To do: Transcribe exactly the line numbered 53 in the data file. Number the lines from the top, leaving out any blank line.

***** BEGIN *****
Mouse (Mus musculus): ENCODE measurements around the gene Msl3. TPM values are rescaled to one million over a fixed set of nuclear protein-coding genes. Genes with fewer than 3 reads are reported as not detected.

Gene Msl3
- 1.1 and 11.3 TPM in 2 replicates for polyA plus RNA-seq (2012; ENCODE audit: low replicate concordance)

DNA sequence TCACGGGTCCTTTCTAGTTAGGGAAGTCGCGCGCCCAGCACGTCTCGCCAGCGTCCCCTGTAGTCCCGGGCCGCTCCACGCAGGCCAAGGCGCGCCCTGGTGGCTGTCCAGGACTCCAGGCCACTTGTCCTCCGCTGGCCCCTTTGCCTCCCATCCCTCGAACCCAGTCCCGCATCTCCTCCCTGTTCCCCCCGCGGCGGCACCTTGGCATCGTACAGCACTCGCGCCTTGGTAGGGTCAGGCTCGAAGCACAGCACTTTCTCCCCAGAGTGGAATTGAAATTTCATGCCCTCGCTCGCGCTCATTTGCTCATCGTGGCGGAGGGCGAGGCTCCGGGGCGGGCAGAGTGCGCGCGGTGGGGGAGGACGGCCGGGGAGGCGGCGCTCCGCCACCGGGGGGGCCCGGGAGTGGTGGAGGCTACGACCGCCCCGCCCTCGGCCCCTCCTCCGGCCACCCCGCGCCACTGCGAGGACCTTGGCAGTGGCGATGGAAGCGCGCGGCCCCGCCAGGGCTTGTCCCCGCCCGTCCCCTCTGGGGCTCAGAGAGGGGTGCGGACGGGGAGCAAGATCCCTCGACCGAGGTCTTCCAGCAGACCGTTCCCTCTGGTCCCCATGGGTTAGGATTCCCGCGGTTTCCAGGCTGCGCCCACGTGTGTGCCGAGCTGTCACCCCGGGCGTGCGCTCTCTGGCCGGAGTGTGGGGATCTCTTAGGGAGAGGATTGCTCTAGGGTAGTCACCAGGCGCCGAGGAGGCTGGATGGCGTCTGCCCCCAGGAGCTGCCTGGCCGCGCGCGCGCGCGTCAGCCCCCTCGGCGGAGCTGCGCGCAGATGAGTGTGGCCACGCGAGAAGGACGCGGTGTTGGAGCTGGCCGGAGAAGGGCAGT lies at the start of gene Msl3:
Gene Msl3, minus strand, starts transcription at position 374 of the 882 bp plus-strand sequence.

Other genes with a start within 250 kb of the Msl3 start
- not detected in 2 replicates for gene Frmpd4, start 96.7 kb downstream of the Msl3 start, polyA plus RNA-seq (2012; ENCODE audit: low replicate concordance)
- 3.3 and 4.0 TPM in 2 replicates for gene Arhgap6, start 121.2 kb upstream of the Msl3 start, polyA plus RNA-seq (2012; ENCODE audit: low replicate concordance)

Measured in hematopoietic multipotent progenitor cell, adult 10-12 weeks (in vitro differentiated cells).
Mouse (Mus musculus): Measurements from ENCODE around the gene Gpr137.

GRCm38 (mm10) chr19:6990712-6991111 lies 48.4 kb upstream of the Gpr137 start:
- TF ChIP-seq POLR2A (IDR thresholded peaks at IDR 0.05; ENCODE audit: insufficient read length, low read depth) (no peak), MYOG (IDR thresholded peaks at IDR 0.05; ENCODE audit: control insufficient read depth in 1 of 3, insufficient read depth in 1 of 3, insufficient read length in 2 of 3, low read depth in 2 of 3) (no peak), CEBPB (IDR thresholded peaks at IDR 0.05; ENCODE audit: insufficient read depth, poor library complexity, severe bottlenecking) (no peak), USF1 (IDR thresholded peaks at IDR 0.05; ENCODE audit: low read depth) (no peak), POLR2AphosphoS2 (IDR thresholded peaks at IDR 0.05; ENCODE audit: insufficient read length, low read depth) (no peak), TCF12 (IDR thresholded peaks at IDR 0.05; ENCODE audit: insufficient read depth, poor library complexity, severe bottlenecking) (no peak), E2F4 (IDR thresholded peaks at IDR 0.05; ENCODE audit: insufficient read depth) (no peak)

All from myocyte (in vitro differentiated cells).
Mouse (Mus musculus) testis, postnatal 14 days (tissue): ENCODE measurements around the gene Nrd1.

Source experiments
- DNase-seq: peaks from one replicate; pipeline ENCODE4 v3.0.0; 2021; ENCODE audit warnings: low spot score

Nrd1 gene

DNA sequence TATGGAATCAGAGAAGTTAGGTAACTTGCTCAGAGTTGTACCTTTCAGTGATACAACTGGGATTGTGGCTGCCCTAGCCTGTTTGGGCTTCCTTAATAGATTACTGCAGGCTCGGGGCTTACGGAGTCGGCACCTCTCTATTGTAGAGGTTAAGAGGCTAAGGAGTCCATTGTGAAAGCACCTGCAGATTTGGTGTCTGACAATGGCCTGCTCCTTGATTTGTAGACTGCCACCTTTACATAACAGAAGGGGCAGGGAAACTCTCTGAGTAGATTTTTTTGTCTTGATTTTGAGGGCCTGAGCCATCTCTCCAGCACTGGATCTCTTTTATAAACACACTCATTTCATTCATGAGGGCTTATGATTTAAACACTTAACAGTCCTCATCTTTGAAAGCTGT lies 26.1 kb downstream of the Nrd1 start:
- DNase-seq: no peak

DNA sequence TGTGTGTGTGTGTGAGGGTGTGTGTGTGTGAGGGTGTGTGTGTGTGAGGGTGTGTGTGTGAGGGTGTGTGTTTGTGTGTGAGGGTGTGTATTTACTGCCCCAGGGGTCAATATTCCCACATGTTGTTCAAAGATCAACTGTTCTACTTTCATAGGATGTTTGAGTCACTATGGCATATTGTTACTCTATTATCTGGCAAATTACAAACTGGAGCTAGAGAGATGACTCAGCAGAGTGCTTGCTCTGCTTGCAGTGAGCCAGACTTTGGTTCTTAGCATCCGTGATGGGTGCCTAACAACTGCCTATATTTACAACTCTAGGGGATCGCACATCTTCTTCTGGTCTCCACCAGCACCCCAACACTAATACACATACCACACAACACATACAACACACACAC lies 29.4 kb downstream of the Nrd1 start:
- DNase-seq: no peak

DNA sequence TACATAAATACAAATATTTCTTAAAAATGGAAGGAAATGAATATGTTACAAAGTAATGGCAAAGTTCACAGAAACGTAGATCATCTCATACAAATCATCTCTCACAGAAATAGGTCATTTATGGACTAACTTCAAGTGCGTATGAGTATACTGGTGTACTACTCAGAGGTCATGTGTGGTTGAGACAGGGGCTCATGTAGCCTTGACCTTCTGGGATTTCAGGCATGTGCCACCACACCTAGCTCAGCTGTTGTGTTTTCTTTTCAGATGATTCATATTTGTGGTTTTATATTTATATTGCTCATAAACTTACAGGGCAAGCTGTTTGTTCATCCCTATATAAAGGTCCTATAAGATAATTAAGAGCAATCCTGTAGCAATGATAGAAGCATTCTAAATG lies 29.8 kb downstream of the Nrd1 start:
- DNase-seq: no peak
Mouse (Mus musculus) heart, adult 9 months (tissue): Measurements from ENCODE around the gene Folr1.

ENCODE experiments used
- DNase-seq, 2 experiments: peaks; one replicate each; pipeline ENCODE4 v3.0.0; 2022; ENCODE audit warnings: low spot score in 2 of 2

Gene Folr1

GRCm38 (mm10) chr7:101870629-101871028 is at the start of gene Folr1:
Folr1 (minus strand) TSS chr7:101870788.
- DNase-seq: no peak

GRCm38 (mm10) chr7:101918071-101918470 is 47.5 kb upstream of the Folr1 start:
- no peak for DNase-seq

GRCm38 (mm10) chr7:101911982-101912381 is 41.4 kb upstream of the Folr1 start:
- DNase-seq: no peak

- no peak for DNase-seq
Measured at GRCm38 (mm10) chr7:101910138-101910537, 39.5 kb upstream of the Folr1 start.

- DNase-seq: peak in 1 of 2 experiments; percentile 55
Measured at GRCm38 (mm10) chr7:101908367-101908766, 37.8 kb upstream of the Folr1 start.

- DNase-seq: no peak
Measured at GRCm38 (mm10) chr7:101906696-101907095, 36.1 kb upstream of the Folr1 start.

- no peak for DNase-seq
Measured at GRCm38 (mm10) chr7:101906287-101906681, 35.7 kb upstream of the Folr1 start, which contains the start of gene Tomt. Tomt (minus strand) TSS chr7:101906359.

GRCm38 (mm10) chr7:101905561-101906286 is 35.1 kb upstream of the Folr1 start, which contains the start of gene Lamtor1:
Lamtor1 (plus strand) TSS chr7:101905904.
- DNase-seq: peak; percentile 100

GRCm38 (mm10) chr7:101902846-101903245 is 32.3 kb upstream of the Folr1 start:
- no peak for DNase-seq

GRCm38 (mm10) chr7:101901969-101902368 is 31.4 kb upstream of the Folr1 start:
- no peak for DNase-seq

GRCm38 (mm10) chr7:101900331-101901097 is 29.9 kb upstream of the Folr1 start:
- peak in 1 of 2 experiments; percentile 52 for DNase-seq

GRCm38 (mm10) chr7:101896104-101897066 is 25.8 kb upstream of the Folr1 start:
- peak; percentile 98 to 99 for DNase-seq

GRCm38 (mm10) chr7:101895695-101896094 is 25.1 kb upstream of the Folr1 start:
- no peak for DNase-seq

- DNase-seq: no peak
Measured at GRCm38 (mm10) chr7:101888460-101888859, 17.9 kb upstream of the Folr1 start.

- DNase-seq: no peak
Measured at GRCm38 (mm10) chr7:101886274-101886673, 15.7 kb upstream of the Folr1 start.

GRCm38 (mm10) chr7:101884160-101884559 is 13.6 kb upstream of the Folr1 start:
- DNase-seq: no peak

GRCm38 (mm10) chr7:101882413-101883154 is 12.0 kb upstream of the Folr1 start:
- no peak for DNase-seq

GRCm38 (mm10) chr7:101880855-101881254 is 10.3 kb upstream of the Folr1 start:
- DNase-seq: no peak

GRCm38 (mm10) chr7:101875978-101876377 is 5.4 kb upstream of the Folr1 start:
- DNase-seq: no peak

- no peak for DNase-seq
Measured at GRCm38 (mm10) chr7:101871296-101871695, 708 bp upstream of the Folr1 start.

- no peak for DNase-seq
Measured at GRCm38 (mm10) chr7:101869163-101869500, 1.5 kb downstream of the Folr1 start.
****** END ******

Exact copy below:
- peak; percentile 98 to 99 for DNase-seq